At the 2nd of february 1971, Cunard Line launched their first purpose-built cruiseship from the Rotterdamse Droogdok Maatschappij (Rotterdam Drydock Company) at Rotterdam, the Netherlands. The yardnumber of this ship had been 329. The Cunard Line had always been built around the transatlantic services, but this era came to an end. After they had tried to jump into airtravel themselves with a company named Cunard Eagle Airways, they bought two ships then on order for Overseas National Airways, an airline that had tried to venture into cruising and in which Cunard already had a 50% stake. This company ran into financial troubles and the two ships were completed for Cunard Line when Cunard aquired the rest of the company in july 1970.
The first of the pair was named Cunard Adventurer, so Cunard Line changed the naming strategy of their ships from the earlier linerdays. Ships would be no longer named after Roman provinces, but they would have the Cunard name as prefix. This was done, because the company wanted to show that they were basicly based on new principles from now on. With a tonnage of just 14.115 and a lenght of 148,11 meters, a width of 21,92 meters and a draft of 5,86 meters, these ships were quite small. But in the early 1970's, this was the new way of designing cruiseships. There was accomodation for 832 passengers and 412 crewmembers on seven decks. The ship was able to sail at a moderate speed of 21,5 knots. Her trials started at the 28th of august 1971 and she was delivered to the company at the 19th of october of that same year. Excactly one month later, Cunard Adventurer sailed on her positioning voyage from Southampton to San Juan to start Caribbean cruising.
Next to Caibbean cruising, Cunard Adventurer also sailed seasonal New York to Bermuda services, a route that Cunard Line had taken over from the Furness Bermuda Line in 1967. Her sistership was named Cunard Ambassador and sailed similar cruises and started sailing one year after her earlier sister. Both ships were not very succesfull for Cunard Line, so just a few years later they were replaced by two larger ships, Cunard Princess and Cunard Countess. In september 1974, a premature end came to Cunard Ambassador when she caught fire off the Florida coast and Cunard decided against rebuilding the ship. Instead, she was sold to Denmark as a lifestock carrier under the name of Linda Clausen. Later, in 1980, the ship was agian sold and in july 1984 she again caught fire and this time there was no thirth life for her. The ship, just twelve years old, was scrapped. Cunard Adventurer had one mishap while sailing for Cunard, when she collided with Carla C of Costa Lines at the 14th of february 1976 while cruising close to San Juan. The ship suffered damage to the bow.
Cunard Adventurer was sold to Norwegian Caribbean Lines in 1977, after the new pair of ships entered service. In march of that year, rebuilding started and she was renamed Sunward II for the growing Norwegian company. The most distinctive change in her appearance was the changed funnel. As a Cunard ship, she sported a single stack, but as a Norwegian ship she was fitted with the characteristic double-split funnel. This was also seen at this companies newbuilds. She resumed Caribbean cruising in april 1977 for her new owners and for them she was quite succesfull. In 1987, her homeport changed from Oslo to Nassau when Norwegian Caribbean Lines started trading as Norwegian Cruise Line, because they were not only sailing Caribbean cruises anymore after the introduction of more and more ships.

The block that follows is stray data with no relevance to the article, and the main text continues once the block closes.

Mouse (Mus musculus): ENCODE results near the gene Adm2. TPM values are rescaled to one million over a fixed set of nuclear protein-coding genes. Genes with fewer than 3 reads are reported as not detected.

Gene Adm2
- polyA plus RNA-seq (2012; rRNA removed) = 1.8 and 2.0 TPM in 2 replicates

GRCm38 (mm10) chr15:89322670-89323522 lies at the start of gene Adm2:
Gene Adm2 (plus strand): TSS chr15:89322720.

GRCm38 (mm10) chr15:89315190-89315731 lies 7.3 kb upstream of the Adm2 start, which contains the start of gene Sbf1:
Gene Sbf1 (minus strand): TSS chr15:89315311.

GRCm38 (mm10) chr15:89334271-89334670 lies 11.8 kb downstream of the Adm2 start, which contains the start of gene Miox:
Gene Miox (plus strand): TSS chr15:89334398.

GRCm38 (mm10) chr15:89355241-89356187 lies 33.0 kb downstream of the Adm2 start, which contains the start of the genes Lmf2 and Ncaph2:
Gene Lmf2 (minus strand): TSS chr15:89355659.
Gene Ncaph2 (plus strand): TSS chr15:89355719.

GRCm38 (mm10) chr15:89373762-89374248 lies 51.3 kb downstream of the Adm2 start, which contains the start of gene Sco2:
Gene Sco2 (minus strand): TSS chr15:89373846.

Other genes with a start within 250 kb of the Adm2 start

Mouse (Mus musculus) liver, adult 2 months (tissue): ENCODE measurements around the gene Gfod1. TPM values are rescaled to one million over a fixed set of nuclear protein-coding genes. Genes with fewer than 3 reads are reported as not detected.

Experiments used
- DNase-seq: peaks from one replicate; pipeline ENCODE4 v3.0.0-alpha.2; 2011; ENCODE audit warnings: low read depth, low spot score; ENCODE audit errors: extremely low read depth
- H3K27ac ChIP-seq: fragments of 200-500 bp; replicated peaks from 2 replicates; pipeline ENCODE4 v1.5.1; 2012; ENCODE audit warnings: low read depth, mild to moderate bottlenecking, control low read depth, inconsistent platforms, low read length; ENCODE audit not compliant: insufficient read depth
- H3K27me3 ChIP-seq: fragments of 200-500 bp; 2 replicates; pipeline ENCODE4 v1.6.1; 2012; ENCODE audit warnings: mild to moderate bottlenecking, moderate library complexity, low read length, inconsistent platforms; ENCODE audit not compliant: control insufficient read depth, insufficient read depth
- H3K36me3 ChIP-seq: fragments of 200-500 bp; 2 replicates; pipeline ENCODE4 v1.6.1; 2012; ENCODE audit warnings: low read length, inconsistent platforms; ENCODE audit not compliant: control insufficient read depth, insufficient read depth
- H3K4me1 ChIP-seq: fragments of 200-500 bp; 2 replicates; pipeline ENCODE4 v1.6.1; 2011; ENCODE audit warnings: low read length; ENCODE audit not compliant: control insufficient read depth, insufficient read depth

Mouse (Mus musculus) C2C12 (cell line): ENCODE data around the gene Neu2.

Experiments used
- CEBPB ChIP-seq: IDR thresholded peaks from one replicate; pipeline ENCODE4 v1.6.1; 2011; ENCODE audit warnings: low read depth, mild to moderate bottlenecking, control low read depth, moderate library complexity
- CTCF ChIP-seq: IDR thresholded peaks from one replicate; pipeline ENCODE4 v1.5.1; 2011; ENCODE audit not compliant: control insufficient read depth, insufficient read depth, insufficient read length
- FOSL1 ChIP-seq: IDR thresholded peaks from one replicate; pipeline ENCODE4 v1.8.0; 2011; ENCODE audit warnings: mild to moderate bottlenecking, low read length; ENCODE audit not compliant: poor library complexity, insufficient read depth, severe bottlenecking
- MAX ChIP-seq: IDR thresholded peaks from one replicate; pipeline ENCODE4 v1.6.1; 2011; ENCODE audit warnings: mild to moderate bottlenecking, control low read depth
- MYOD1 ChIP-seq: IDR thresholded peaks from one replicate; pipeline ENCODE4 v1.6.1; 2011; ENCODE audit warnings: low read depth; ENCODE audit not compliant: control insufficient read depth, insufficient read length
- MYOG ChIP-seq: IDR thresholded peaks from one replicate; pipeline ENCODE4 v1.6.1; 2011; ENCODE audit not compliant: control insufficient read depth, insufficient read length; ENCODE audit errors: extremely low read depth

In 1991, when Norwegian Cruise Line started to add more modern ships to their fleet, the Sunward II was sold to Epirotiki Lines, based in Piraeus, Greece. She was renamed Triton and started sailing Mediterranean cruises. On the 4th of june 1996, the ship suffered an engineroom fire close to Kamiros,Greece and her passengers had to be evacuated. Luckily, there were no casualties and the ship was brought over to Rhodes, where she was repaired. One year later, the ship came under the management of Royal Olympic Cruises, after Epirotiki Lines and Sun Lines, also from Greece, had merged. She steadily sailed on for the new venture, untill the 12th of february 2005, when the company was declared bankrupt. With this, an important historic part of Greek passengershipping came to an end and the ship was laid up awaiting a buyer.
The ship was sold to Louis Cruise Lines after an auction at the 6th of april 2005. For them, she was renamed Coral and started sailing again Mediterranean cruises, mainly around Cyprus and Greece. She cruises uneventfully for her new owners untill the end of her 2011 season, when she was laid-up at Eleusis Bay in Greece. Through 2012, reports came in that she was going to be rebuild and renamed Louis Rhea for cruising after 2013. Louis was really busy updating their fleet and this was one of the things planned. But nothing happened to the ship and at the 10th of december of 2013 it was announced that she was sold to the breakers at Aliaga, Turkey for delivery before the end of the year. She was likely to meet her later Cunard sister Cunard Countess there, because that ship burned out in Greece just a week before the announcement of her sale was made. Also, the former Pacific Princess is there in a desolate state after partially capsising. Eventually, the breaking-up in Turkey didn't go through, mainly because as a Louis Cruise Lines ship, she was registered in Greek Cyprus. Of course, Turkey doesn't recognize this so it was impossible for the ship to be demolished in Aliaga. Instead, under the name of Cora she was brought over to Alang in India, where she finally arrived at the 30th of january 2014.
The breaking of the former Cunard Adventurer means that Cunards first purpose-built cruiseliner is now laid to rest, but also for the Rotterdam Drydock Company it means that the last major cruiseship that was built in The Netherlands is now off the high seas.